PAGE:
A Brand New Day
Even though it is often hard to accept, sometimes embracing the idea of change is the best thing that can happen to you
No notice gave she, but a change, no message, but a sigh” wrote Emily Dickinson. For me these lines epitomise the silent grace with which change sweeps into our lives. Slowly cracking open doors into your existence, blurring your convictions, taking you out to newer courses— all without you realising that you are metamorphosising and that too quickly. Then one day when you least expect it, you wake up in the morning and realise that you are someone brand new. What you choose to do after that totally depends on your perspective on life. If you are like Heraclitus, you will embrace the philosophy that change is the only constant in life, else you will just sit and mope about how far life got you.
Unfortunately for most of us Heraclitus’ wisdom is a far fetched thought and we sit and complain constantly about the transient nature of life. You know that you shouldn’t be complaining, but there you are with your morning cup of coffee, chit chatting with your colleagues about how mean life can be and how change makes you lose the most precious people and things in your life.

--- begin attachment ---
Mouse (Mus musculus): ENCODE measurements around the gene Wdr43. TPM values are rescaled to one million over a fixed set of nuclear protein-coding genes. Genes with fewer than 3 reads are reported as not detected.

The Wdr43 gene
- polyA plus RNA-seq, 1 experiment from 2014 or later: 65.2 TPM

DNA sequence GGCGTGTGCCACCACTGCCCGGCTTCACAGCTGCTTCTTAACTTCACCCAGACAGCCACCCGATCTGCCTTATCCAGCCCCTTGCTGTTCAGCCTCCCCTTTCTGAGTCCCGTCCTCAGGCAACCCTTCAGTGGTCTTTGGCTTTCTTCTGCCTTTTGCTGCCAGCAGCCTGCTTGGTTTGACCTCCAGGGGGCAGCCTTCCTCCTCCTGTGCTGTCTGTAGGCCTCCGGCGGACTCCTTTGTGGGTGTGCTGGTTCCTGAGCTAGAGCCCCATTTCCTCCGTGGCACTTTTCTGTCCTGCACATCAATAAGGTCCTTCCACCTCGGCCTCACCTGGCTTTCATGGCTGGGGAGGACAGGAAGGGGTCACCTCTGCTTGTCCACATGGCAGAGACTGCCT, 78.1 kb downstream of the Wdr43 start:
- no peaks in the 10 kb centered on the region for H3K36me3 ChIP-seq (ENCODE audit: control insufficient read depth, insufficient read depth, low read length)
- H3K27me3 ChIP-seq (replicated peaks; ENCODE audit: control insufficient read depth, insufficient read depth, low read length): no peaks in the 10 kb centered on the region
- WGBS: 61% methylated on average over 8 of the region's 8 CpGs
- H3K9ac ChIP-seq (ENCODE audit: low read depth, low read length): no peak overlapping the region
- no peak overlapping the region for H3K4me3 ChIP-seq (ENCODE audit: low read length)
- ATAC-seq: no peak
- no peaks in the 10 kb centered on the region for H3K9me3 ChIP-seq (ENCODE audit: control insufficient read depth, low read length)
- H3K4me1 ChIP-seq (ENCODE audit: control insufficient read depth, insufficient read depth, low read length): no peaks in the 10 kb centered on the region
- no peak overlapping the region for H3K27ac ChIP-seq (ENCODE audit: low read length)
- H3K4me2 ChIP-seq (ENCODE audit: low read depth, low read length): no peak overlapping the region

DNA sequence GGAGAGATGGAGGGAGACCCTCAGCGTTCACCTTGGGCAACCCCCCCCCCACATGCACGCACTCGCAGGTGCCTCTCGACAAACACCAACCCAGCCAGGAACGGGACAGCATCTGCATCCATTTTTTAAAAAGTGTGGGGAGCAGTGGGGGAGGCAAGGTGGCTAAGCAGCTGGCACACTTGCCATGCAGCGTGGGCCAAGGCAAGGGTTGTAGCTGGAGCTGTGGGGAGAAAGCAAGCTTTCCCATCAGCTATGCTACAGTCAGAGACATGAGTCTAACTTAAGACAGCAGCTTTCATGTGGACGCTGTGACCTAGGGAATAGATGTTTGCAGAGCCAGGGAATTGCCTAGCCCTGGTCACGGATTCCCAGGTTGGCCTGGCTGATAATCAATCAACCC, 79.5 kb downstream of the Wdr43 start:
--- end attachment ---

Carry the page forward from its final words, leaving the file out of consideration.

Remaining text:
On one such day as I sat whining about everything a very wise person said the simplest thing to me. “Everything is a phase in your life. It’ll come and go, you just have to deal with it,” she said. It wasn’t like I had never heard those lines before but that day they resonated with my soul. It struck a chord because that was the day I woke up in the morning feeling it in my gut that I was on the brink of a transition, ready to tip over to the other side which was the unknown. I no longer fit and I knew I needed to move on, but to what and how, I had no idea. So I just sat there waiting and waiting, for that one moment of clarity, that would lead the way. That never happened, but it did give me insight enough to accept whatever this was and move on. My own restlessness and need to stay
“Change sweeps into our lives, slowly cracking open doors into our existence, blurring our convictions, taking us out to newer courses— all without us realising that we are metamorphosising too quickly.”
aloof from my usual group of friends made me think about the time my best friend went missing. I had known her for 18 years out of my 25- year- old existence and we had become friends over the course of the shared misery of our boarding school lives. We shared everything, the same personality, clothes and taste in music. If I was Tweedledum, she was Tweedledee, my enantiomer who was